Belfast Bar Bomb Kills 15
During the Troubles the terrorist ‘soldiers’ on both sides were not often the ones killed in the attacks. Thus it was at McGurk’s Bar in the largely Catholic North Queen Street, Belfast , where a bomb placed by the doorway demolished the building and killed 15 people in it, three of them children.
At the time speculation suggested that this could have been an attack by one IRA faction on another; or a device being prepared that went off by mistake. Eventually the driver of the getaway car for the bombers confessed – this was an Ulster Volunteer Force attack, apparently in retaliation for IRA bombings of Protestant bars.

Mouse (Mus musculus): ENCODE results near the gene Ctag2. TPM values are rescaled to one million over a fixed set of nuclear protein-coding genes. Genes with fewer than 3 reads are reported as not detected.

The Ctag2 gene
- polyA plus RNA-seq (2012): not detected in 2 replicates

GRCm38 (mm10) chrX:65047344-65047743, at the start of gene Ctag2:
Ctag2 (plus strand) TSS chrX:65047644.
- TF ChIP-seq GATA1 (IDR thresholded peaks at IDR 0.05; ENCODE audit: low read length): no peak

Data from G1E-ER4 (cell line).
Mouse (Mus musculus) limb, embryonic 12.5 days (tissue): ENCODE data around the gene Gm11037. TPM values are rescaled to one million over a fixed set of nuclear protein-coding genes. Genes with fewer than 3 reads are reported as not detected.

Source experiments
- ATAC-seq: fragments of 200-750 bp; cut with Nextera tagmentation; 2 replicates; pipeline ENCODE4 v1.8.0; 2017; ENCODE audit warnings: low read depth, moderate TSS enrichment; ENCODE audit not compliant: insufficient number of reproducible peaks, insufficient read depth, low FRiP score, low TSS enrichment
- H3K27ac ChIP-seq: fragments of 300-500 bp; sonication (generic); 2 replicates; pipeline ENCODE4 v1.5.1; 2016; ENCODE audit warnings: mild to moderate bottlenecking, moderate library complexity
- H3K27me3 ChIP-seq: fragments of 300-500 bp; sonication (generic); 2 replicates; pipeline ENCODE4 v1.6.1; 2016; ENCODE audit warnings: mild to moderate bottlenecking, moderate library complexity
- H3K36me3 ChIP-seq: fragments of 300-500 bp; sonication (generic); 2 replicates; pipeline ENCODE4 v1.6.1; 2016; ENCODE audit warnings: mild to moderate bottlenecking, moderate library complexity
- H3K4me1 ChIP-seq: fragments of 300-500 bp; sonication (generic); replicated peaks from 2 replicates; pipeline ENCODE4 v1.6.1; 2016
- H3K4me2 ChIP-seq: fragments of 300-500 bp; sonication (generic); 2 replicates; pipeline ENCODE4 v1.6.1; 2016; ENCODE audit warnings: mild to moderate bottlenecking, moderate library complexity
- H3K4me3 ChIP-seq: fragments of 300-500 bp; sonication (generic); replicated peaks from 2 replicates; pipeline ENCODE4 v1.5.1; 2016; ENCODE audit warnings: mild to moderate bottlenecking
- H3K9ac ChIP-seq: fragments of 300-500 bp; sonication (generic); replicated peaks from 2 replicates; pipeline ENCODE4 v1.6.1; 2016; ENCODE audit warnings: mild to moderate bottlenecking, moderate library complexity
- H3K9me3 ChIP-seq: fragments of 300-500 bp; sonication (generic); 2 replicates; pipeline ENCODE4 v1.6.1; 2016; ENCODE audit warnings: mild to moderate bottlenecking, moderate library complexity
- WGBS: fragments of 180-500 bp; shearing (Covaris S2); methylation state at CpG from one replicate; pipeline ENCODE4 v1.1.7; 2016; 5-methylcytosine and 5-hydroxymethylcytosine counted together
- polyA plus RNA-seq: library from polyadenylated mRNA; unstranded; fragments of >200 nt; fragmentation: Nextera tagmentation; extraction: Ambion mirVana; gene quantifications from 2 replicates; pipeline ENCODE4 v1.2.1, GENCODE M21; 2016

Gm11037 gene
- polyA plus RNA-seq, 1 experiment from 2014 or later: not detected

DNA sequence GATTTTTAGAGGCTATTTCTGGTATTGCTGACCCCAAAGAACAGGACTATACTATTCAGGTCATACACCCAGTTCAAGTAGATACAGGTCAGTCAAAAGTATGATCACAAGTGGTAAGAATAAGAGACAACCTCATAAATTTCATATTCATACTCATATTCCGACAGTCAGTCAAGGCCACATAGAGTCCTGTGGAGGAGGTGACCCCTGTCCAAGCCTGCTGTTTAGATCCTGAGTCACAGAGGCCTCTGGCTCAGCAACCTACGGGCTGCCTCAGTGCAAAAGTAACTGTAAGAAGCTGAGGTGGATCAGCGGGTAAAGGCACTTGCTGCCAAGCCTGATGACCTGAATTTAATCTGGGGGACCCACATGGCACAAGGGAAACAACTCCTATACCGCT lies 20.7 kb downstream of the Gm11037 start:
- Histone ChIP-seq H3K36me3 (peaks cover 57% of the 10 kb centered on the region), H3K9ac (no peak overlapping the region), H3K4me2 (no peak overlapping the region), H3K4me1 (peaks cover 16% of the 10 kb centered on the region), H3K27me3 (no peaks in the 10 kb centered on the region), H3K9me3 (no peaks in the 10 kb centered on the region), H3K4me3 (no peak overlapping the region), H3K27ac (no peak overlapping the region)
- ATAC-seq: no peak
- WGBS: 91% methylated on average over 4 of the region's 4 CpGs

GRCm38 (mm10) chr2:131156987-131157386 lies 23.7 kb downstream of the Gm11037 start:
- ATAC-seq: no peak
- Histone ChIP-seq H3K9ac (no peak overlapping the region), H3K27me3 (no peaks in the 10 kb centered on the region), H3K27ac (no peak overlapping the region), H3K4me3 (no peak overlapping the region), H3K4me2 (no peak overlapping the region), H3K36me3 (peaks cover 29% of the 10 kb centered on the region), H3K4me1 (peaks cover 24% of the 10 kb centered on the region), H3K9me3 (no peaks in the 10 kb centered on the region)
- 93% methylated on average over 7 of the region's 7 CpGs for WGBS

The victims were just people going about their normal business, having a drink, looking after the pub or living in it. Their lives almost tokens in a seemingly endless murderous game over a rather hypothetical subject, the nature of our government and state. For those ordering the attacks, however, it was perhaps about power, and for those carrying them out about hatred. Patrick McGurk, the bar owner whose wife and daughter died in the atrocity, showed remarkable forgiveness for those involved, and begged that there be no further retaliation: for decades his example was largely ignored.
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